Minneapolis unveils victim-focused sexual assault policing strategy

Minneapolis Police are taking a new approach to handling reports of sexual assault, promising to be more victim-focused.

It’s an attempt to get more people to report crimes committed against them.

Every three months, between 8 and 900 victims call the Sexual Violence Center to report or follow up an assault.

In many cases, police have not investigated thoroughly enough. In Minneapolis, Mayor Jacob Frey says that will change.

“This new policy is not a cure-all, but it is an essential step,” Frey said.

The city now has a new sexual assault response and investigation policy that centers on the victims.

First, Minneapolis Police will now accept any report of sexual assault regardless of when or where it happened.

Second, investigators will remain in contact with victims regarding the progress of the investigation.

Third, individuals reporting an assault will not be cited for underage drinking or prostitution.

“The number one things I want victims to know is that their individual case matters to us,” said Minneapolis Police Chief Medaria Arradondo.

Many victims felt ignored by or not taken seriously by Minneapolis Police in the past, including sexual assault victim Abby Honold.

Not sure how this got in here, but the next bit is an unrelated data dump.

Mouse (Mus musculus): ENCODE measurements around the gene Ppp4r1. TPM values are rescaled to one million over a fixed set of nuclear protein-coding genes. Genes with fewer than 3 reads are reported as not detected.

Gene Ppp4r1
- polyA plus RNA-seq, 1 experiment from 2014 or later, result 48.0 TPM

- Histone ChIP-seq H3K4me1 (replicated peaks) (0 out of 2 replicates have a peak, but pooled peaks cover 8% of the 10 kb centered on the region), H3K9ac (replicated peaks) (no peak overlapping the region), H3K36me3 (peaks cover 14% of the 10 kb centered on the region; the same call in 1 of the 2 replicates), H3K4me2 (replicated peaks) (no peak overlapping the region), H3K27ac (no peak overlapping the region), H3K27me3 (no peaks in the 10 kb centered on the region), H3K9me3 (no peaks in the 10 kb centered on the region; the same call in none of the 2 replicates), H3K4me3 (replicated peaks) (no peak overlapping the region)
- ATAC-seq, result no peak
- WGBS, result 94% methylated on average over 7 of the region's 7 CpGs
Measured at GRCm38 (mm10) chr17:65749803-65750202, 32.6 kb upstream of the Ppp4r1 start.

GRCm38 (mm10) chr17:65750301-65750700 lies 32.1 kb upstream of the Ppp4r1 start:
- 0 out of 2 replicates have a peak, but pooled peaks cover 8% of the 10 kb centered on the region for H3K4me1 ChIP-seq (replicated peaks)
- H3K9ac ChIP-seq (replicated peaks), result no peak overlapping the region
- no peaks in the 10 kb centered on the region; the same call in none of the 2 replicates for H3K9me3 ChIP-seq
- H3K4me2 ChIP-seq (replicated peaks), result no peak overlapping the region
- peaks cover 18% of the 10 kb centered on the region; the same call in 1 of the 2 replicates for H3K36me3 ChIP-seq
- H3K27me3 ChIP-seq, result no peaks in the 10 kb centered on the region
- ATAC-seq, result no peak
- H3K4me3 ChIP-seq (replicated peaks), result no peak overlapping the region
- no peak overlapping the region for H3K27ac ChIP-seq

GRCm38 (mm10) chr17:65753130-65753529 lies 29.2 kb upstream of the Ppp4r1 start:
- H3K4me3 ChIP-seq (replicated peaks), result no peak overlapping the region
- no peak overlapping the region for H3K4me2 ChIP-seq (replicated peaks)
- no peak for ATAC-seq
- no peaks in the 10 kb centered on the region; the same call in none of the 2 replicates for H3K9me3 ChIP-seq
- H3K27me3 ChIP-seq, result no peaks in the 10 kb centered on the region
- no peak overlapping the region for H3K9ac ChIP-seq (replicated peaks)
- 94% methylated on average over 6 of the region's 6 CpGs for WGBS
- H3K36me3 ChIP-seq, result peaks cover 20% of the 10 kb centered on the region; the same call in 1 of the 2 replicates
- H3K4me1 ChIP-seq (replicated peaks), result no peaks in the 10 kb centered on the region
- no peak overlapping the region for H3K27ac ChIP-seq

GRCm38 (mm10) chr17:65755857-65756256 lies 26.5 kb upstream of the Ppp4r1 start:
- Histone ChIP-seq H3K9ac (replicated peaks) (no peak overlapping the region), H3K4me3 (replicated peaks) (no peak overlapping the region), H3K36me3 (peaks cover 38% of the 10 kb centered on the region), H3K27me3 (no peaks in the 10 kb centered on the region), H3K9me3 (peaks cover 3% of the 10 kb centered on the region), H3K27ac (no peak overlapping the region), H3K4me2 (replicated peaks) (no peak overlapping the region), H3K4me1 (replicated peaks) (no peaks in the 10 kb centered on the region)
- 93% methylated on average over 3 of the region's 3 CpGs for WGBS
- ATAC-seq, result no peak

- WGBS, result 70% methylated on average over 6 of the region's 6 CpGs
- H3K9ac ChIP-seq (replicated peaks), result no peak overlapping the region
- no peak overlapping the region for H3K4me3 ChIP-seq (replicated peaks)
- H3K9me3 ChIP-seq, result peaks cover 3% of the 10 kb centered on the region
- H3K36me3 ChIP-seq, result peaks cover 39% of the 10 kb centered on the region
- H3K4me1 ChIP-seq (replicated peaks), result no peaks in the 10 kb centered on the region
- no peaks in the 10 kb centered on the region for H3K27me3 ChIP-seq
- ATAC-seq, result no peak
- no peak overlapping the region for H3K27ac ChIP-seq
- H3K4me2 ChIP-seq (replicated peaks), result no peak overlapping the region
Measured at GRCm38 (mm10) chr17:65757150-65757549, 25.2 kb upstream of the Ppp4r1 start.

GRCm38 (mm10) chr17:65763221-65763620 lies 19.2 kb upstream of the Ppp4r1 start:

“I felt very angry after that experience and I mostly didn’t feel angry for me, I felt angry for all of the other victims of my rapist who did not feel comfortable reporting because of the kind of experience that I had had when I did,” Honold said.

Advocates say Minneapolis Police are already responding. When a victim now goes to a hospital, one forensic nurse says officers are better at arriving to meet the victim.

“Even over the last month here in Minneapolis I’ve noticed a change,” said Kim Farley, a forensic nurse examiner. “I had Minneapolis come out to Mercy Hospital in Coon Rapids to take a report and even how the officer took the report was better.”

Police leadership says how they treat these calls and cases is dramatically shifting.

“That we are going to be respectful to them. We are going to meet them where they are at that time and that report,” said Arradondo. “But we are going to in our own public safety fashion we are going to be their best advocate for them.”

The Chief and the Mayor say the department gets about 700 sexual assault cases a year with only eight officers to investigate them.

The Mayor says he budgeted last year to increase the staff with four civilian investigators, but was turned down by the City Council.